Not every game that leaves an impression has a big, long story to go with it. Some are much simpler affairs, like Ghost House, which I thought an appropriate blog post for Halloween.
I mentioned in my first Sonic the Hedgehog post a neighbourhood family whom my brother and I spent a great deal of time with. The two boys who lived at the house a few streets over were friends of ours for as long as we could remember, and their ages nearly coincided with my brother's and mine. In those years, they were one of the first families in the area to own all the new systems and games, and were one of the three places where I had my first exposure to most of the games that shaped my young consciousness (the others being my cousin and the teenager living across the street from me). One of the unusual things about the family was that they had a Sega Master System, an 8-bit system that attempted to compete with the Nintendo Entertainment System, but remained relatively unknown in the United States. Graphically, it was capable of displaying many more colours at once than Nintendo's offering, making it a graphical competitor. However, with only minimal support from third parties, and with Sega only really hitting its stride as a developer after the Sega Genesis was released, the Sega Master System remained something of an obscure offering, but it had its charm.
The NES eventually came to live in the room of my younger brother, who was more my friend, while the Sega Master System stayed in the room of the older brother, who, as one may expect, was closer to my older brother. Generally, however, we were free to venture into his room to play the small collection of games they had. Really, the only Sega Master System games that stick in my mind are Action Fighter, Zaxxon 3D, Fantasy Zone II, Spy vs. Spy (a fantastic port of the Commodore 64 version), Double Dragon (featuring two-player simultaneous play and my favourite game on the system), and Ghost House.
While most games came on cartridges, Ghost House came on this cool little card, much as games would later do on the Turbografx 16. The game's premise was simple and lighthearted, and the monsters were even more cartoony and less threatening than the ones in Castlevania. For me, fascinated with ghosts and monsters but terrified of anything scary, Ghost House was a dream.
The game's premise is extremely simple. The main character is Mick, or 「ミッキー」(Mickey) in Japan, described in the game's manual as "the normal-looking guy in the blue shirt" in spite of his conspicuous pointy ears, which resemble those of Sega's mascot at the time, Alex Kidd. Mick has inherited the family jewels, which is good, but those jewels happen to be in the possession of Dracula, which is bad—and which also raises a bit of a silent question about Mick's pedigree. Mick, brave boy that he is, goes unarmed into Dracula's mansion to retreive the jewels, apparently confident that he can punch his way through whatever comes at him (which, suprisingly, he does a decent job of doing).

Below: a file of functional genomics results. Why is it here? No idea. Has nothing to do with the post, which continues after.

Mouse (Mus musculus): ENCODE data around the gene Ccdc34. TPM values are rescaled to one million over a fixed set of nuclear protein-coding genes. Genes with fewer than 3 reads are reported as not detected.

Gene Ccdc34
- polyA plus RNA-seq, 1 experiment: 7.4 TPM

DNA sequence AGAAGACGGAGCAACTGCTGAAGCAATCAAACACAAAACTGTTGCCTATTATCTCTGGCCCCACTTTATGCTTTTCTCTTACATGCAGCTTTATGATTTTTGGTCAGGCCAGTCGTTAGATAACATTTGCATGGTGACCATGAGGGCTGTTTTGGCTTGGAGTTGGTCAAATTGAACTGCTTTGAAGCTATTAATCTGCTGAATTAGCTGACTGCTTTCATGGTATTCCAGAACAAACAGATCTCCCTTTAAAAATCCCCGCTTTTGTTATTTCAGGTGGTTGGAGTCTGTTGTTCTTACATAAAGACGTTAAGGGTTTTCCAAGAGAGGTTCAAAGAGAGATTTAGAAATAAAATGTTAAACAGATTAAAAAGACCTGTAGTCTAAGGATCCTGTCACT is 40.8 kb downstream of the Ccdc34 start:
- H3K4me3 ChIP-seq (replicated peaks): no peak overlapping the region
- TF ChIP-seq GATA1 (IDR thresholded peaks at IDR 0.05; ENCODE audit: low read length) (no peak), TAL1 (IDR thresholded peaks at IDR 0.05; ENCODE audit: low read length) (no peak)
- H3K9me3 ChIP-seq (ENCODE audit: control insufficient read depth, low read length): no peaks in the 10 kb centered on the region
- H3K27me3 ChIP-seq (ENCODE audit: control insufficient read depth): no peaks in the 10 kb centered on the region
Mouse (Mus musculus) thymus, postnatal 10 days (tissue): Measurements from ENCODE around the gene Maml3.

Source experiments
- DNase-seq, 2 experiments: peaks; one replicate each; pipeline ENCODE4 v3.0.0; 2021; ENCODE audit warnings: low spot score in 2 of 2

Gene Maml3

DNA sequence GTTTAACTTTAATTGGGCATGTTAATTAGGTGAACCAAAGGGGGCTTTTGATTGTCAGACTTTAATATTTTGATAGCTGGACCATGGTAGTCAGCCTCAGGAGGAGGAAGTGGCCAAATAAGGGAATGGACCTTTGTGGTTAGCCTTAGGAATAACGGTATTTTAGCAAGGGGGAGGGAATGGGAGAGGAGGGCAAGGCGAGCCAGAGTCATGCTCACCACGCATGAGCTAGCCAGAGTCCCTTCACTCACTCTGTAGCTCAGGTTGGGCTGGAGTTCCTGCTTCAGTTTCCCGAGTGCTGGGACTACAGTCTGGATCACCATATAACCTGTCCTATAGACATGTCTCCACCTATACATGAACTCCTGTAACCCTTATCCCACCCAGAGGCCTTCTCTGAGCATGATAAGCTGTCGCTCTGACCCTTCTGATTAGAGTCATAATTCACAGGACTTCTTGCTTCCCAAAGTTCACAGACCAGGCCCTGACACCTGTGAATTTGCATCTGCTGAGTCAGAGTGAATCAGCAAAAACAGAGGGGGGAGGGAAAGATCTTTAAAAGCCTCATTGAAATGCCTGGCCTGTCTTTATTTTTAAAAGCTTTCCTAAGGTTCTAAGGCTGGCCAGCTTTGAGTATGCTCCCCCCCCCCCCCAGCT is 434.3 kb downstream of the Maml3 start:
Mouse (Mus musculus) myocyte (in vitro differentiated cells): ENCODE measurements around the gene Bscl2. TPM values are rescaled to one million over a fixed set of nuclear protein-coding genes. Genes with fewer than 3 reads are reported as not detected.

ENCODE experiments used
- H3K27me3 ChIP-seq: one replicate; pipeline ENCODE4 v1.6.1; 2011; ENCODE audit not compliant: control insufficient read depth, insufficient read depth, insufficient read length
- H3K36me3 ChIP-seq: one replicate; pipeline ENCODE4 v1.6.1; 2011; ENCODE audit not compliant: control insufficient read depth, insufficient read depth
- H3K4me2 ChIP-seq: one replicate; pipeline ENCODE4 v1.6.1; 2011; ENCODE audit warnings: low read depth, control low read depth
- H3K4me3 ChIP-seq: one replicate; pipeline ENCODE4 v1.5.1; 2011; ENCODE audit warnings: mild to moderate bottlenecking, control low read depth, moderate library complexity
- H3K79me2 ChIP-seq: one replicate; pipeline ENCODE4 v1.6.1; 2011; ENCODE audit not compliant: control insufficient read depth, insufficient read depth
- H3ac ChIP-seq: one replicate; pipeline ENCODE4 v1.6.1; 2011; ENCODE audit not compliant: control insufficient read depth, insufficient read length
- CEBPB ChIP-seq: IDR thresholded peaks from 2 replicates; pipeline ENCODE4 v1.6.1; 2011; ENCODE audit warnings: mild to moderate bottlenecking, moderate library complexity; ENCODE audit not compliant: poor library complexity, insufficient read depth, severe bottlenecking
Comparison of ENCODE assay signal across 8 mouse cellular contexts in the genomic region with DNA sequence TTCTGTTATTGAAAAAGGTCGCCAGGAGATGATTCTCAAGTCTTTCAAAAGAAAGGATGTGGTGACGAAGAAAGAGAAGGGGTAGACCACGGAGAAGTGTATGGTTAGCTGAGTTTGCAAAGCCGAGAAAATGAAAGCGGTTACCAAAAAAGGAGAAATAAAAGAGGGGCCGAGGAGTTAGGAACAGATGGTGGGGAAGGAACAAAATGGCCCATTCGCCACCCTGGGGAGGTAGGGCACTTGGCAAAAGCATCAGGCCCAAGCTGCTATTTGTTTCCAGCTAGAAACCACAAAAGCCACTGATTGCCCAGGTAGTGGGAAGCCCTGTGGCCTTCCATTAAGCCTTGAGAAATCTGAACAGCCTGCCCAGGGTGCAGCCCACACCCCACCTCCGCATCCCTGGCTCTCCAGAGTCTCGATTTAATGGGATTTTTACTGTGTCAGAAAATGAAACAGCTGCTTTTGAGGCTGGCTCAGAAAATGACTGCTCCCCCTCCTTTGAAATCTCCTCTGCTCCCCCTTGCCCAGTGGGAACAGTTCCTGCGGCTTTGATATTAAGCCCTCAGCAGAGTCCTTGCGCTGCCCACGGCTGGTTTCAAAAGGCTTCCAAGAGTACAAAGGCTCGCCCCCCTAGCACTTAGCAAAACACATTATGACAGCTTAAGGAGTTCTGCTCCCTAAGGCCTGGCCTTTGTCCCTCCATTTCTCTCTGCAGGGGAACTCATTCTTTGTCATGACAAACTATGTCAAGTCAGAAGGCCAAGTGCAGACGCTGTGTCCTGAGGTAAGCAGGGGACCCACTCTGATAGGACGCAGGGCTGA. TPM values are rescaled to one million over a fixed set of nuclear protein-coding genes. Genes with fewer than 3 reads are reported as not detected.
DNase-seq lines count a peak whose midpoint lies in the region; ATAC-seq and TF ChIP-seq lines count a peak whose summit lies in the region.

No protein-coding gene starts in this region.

Ghost House contains only one maze-like mansion, complete with a labyrinth of doors (that don't always lead back where they came from), and five monsters: a run-of-of-the-mill swoopy Derobat; the blue blob-like Death; the rotund Fire-Blowers; the creepy Mummy, which only appears in later rounds; and Dracula himself, who has to be let out of his locked coffin and defeated before he relinquishes the jewel he carries. Mick's straightforward goal of hunting Dracula is complicated on the surface by the fact that the vampire has four decoys, but this just serves as a means to give the player five Draculas to beat in each round, since each carries one of five jewels that are necessary for progression. Get all the jewels, and the game begins another loop, but with added difficulty.
That is, more or less, the crux of Ghost House. The game is made a more compelling by challenging the player to be constantly observant: hidden pitfalls abound, detectable only by subtle differences in the brickwork; passing a candelabra causes a knife to be thrown at Mick from off screen, which can then be jumped on, collected, and used as a weapon; passing a brass genie-like oil lamp similarly causes an arrow to be fired, while jumping on enough arrows lends temporary invincibility; jumping and hitting the overhead lights causes all action on-screen to freeze; and, finally, the little "?" boxes dotting the area give a random number of points and cause a random amount of life to be replenished.
All and all, it’s a simple game, one which I was finally, many years later, able to acquire the means to play again. And, while it's basic and repetitive, I find myself coming back to it now and again. Partly, I like it because it's goofy and colourful and has VERY catchy music. Partly, I like it because the gameplay is simple but challenging. And partly, I like the setting—a quick romp through a haunted mansion, taking only a few minutes of my time for a single adventure. The game's lack of an ending that I can find also makes it a simpler affair; there's no ultimate goal to reach.
Most of all, though, I think I like the game because it's a curiosity, a single one-off Sega experiment on the Sega Master System—though apparently there is a similar arcade title that I know nothing about—a short spotlight for a long-forgotten Sega character and his haunted mansion, long before Nintendo's Luigi got a ghost house of his own.
So, this holiday with its spooks and its candy and its costumes, let me tip my mask to the pointy-eared, normal-looking guy in the blue shirt.
Happy Halloween, Mick.